Action Against Dissent – About Time Too
If they didn’t know already, spectators at the Reading /Huddersfield game will now be aware that referees in the Premier and Football Leagues have been told to get tough with dissent from players. And about time too.
For years players at the top level of the game have got away with harassing and showing their disapproval of referees’ decisions, but all Football League managers have been warned of the new policy. The Law itself has always been there and is quite explicit. ‘A player is cautioned and shown a yellow card if he shows dissent by word or action’.
The problem is that when players at the top levels openly dissent without action by referees, this leads players in lower leagues to copy them, thinking not only that it’s acceptable but a normal part of the game. One player locally a couple of seasons ago when taken to task by the referee for his behaviour after a decision went against him said, ‘If you can’t stand the comments, you shouldn’t be doing the job‘.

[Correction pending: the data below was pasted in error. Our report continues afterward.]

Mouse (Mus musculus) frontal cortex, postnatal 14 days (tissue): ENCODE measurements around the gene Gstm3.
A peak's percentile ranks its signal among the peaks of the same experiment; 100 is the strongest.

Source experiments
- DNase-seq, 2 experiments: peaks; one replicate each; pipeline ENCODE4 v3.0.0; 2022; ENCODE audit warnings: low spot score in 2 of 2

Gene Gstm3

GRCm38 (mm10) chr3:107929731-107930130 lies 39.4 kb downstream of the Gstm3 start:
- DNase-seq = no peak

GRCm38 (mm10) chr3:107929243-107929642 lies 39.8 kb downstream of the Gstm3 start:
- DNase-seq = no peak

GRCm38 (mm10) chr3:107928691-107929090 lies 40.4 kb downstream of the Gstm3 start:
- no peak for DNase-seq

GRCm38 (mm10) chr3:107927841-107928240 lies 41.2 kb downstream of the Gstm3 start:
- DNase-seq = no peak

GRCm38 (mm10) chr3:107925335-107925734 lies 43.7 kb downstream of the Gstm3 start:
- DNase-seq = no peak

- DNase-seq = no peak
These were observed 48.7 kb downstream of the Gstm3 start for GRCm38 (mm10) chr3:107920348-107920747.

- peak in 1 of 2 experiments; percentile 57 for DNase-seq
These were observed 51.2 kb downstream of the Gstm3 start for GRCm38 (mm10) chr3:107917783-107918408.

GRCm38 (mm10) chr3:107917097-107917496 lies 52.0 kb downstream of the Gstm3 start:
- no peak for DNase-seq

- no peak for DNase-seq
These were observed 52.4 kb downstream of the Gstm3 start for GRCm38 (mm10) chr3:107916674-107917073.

It was as if one quality for referees was not to mind being abused. Only last season referees on the Thames Valley League withdrew their services for one game in protest against the continual abuse by players. How many referees have given up the game because of player’s constant carping is anyone’s guess.
I have toured various referees’ societies with a training session against what I call the cancer of dissent. Players will sometimes be genuinely upset when a foul is given against them or perhaps not given against an opponent. In my opinion, this can fall into three categories;
Or a difference of opinion,
Or dissent – which is when players challenge the referee’s authority.
Dissent is often shown by players charging at the referee, waving their hands or arms at him, or actions like kicking the ball away. The first two may be settled by a word but the last, warrants a caution.